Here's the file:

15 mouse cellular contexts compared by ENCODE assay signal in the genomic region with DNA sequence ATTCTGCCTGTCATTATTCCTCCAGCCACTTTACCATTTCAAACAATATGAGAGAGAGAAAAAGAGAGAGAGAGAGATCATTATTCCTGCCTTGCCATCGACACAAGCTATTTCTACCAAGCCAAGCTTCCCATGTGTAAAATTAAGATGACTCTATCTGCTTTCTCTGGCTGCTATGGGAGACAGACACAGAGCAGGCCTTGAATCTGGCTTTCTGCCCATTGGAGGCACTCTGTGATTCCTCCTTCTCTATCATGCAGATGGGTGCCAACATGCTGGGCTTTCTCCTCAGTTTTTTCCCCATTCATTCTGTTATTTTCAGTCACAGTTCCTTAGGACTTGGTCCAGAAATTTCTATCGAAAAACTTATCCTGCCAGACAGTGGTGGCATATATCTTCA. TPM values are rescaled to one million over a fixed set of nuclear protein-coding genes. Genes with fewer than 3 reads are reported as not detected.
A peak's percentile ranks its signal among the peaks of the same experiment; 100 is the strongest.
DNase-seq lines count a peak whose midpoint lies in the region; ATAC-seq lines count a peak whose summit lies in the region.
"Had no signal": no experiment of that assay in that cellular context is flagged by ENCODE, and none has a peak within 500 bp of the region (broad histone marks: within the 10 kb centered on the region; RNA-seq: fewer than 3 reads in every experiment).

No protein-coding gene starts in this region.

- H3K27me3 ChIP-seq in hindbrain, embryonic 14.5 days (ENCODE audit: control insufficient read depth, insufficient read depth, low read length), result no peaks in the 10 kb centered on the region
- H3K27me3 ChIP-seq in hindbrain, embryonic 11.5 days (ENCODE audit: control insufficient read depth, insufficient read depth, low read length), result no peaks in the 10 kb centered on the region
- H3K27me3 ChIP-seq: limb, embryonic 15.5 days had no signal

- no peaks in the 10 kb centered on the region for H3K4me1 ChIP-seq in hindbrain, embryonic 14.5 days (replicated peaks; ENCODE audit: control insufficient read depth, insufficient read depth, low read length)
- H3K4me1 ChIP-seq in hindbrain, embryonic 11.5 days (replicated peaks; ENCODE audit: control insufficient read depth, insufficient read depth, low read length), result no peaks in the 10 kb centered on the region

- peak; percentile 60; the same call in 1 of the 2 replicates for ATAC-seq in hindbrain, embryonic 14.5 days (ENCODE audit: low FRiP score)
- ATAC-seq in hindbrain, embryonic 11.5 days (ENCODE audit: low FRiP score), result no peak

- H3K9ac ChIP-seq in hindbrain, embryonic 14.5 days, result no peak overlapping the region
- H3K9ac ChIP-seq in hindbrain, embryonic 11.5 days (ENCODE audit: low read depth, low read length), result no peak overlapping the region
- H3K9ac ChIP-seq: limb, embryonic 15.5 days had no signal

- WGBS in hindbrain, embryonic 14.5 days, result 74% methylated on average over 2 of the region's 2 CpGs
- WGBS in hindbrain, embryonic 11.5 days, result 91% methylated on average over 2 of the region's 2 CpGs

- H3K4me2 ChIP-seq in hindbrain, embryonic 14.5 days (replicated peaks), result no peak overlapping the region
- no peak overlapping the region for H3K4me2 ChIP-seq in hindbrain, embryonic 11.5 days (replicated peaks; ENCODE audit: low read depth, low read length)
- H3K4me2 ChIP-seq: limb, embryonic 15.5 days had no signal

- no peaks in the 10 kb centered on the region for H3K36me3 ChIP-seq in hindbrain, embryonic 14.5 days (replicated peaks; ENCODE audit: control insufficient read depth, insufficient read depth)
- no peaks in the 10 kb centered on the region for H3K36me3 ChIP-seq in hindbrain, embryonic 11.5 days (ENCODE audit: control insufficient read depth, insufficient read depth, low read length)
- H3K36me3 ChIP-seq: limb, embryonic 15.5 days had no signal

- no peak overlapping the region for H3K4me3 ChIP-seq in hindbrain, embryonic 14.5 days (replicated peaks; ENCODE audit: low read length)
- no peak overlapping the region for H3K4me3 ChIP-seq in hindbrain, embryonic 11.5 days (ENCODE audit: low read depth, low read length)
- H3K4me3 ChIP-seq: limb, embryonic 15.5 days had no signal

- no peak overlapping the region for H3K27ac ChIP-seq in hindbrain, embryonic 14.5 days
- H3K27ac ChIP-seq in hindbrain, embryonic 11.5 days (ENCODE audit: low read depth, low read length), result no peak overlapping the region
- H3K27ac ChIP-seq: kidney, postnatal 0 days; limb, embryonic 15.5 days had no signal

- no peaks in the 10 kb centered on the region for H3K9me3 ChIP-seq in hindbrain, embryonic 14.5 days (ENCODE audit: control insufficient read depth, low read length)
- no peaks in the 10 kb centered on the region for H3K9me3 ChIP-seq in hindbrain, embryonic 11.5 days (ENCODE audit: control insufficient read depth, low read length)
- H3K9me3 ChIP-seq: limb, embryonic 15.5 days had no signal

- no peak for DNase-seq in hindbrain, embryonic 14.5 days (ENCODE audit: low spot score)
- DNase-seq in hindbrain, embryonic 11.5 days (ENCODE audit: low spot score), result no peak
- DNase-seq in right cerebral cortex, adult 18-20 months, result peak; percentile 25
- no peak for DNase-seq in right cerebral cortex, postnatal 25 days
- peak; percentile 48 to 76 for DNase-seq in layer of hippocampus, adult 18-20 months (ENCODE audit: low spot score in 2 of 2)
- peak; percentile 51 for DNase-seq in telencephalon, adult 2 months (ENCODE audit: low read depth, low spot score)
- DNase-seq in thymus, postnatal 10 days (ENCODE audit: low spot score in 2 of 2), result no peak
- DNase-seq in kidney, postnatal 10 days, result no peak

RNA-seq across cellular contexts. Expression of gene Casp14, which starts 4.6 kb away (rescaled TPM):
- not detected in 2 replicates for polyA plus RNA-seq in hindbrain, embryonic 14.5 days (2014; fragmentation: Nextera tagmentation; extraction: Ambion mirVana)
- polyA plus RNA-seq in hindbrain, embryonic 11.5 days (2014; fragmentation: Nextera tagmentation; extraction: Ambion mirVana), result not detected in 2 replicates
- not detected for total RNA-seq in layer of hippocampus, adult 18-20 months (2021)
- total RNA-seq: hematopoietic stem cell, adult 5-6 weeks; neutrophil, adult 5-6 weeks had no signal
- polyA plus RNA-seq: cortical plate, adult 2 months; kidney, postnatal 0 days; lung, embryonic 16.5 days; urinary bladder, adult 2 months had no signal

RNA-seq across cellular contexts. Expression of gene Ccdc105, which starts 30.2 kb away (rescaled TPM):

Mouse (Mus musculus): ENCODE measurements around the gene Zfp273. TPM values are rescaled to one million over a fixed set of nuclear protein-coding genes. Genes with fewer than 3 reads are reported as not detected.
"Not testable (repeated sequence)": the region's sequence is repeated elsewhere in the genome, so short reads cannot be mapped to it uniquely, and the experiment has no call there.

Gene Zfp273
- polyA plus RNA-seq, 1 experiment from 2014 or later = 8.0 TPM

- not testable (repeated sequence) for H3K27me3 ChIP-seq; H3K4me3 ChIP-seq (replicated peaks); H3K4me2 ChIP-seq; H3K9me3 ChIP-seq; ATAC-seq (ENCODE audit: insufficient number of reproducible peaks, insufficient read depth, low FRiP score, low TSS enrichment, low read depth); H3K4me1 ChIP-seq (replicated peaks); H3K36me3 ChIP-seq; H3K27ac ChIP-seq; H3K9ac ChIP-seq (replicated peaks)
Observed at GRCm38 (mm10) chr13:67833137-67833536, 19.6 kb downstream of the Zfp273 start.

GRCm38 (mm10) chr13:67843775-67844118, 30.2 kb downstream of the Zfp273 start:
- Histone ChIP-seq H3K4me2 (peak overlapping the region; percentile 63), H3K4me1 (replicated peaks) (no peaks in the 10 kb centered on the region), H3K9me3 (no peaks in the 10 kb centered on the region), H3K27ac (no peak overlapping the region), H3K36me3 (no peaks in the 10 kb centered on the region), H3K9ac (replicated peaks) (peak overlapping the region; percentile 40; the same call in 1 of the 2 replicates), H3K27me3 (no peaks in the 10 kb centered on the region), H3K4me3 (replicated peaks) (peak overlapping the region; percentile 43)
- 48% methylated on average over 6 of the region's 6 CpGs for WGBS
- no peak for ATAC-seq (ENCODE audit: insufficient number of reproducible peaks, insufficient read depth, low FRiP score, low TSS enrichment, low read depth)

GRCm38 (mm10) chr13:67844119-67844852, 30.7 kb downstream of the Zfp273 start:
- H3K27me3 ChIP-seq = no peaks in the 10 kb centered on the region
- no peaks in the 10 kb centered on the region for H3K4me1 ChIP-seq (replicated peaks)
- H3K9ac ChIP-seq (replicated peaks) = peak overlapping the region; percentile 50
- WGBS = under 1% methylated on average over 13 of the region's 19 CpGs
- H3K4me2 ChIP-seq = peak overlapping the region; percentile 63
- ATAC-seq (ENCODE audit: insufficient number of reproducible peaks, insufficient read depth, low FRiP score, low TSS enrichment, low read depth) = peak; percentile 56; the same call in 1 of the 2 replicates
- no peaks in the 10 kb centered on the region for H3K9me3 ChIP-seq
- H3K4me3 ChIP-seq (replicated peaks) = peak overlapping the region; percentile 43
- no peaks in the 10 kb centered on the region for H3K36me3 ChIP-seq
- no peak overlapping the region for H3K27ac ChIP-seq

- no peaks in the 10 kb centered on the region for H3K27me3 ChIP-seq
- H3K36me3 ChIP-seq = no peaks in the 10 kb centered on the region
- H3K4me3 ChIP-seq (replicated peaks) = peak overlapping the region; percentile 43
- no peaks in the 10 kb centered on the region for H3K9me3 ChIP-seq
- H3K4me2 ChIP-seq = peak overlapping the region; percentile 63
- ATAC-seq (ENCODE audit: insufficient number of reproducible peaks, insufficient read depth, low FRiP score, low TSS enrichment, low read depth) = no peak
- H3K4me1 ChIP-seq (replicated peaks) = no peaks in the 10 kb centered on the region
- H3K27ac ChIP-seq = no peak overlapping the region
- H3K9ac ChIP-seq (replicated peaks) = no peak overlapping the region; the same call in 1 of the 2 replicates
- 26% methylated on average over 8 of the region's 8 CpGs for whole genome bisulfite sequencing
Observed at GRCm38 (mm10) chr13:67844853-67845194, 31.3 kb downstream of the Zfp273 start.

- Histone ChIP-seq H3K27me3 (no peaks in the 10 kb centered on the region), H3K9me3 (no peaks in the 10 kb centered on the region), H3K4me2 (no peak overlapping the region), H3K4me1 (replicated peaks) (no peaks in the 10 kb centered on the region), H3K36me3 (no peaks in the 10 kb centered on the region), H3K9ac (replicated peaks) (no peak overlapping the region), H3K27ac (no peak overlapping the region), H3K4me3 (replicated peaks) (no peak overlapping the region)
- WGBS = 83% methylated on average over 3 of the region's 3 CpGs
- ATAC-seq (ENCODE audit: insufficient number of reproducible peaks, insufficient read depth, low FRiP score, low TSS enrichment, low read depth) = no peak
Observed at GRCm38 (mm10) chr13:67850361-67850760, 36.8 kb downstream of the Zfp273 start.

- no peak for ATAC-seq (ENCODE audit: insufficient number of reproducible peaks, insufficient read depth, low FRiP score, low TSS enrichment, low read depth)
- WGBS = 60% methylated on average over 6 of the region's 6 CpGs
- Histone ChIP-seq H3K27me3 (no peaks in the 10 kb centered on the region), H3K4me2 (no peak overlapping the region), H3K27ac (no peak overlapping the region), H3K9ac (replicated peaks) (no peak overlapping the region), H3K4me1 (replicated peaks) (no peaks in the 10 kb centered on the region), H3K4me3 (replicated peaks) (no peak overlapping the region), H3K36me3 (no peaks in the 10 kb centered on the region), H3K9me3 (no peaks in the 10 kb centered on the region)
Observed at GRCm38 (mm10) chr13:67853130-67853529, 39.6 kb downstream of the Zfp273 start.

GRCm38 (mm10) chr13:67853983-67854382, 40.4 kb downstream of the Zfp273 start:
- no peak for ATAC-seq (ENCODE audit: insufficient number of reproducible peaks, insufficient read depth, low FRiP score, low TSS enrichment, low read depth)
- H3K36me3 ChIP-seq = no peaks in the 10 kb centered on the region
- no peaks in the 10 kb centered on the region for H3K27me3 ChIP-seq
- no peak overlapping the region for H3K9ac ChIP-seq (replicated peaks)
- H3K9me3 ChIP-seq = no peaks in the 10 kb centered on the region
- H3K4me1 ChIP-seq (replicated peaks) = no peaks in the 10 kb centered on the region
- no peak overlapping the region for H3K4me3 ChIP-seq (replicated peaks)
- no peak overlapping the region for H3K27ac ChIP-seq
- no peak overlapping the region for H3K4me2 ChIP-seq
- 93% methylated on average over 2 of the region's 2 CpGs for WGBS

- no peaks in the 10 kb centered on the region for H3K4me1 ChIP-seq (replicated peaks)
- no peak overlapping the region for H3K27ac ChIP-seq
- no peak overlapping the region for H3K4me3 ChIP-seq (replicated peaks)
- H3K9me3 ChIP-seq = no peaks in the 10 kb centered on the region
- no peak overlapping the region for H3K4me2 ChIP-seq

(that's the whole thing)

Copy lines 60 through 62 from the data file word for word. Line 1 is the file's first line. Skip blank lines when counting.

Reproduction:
- no peaks in the 10 kb centered on the region for H3K4me1 ChIP-seq (replicated peaks)
- H3K9ac ChIP-seq (replicated peaks) = peak overlapping the region; percentile 50
- WGBS = under 1% methylated on average over 13 of the region's 19 CpGs